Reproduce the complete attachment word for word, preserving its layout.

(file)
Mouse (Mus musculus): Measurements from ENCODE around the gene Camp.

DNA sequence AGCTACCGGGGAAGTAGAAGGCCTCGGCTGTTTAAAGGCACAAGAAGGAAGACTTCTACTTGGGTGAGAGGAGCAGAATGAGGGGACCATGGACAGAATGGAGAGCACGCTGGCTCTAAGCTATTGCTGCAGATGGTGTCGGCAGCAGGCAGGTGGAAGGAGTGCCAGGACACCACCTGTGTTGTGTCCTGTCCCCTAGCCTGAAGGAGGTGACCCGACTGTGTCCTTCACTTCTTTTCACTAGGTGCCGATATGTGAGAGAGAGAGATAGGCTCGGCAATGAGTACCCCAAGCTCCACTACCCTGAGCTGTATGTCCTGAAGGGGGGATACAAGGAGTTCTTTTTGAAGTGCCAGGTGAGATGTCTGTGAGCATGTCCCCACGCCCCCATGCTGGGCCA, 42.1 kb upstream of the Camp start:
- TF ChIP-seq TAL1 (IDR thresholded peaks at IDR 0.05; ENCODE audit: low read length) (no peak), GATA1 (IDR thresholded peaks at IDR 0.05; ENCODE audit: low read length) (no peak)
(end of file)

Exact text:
Mouse (Mus musculus): Measurements from ENCODE around the gene Camp.

DNA sequence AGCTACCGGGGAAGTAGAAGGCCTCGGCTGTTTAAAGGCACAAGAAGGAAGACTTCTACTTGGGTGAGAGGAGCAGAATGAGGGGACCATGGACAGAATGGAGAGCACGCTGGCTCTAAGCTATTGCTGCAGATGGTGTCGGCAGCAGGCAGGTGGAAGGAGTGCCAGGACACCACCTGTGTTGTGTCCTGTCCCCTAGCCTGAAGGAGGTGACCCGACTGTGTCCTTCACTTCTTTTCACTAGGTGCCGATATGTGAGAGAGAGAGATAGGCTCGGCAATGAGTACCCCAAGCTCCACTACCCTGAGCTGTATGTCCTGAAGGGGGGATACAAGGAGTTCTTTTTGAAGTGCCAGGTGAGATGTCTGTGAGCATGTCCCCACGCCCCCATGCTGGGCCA, 42.1 kb upstream of the Camp start:
- TF ChIP-seq TAL1 (IDR thresholded peaks at IDR 0.05; ENCODE audit: low read length) (no peak), GATA1 (IDR thresholded peaks at IDR 0.05; ENCODE audit: low read length) (no peak)